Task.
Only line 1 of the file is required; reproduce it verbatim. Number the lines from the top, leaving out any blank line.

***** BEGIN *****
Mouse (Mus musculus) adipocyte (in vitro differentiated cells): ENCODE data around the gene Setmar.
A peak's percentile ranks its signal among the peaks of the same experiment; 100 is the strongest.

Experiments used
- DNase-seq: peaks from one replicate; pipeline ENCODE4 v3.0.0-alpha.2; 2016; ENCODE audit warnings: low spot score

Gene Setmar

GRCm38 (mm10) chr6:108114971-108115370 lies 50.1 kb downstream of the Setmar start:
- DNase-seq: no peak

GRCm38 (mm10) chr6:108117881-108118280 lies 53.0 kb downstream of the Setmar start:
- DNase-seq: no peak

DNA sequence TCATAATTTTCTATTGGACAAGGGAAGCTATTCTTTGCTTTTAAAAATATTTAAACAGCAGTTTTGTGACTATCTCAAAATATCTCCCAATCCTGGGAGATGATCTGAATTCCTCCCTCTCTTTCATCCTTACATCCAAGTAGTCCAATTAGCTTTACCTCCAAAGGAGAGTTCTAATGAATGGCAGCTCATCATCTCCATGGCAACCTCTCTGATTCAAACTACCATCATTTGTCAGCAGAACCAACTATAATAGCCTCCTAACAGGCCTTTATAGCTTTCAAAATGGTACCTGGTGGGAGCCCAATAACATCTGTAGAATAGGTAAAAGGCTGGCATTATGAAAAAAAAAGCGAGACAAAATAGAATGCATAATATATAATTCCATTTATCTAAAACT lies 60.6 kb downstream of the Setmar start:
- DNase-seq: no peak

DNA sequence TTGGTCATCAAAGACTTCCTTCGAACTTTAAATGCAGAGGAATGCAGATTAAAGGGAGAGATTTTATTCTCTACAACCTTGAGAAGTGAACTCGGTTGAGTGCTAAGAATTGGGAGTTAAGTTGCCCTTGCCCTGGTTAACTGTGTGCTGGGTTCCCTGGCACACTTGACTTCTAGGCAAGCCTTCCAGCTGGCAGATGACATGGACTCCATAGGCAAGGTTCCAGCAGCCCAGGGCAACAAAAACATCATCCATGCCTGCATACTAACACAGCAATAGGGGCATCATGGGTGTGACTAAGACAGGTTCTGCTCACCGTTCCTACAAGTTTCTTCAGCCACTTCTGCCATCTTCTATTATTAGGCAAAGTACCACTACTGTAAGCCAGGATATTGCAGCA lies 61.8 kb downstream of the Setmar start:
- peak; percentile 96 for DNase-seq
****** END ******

Mouse (Mus musculus) adipocyte (in vitro differentiated cells): ENCODE data around the gene Setmar.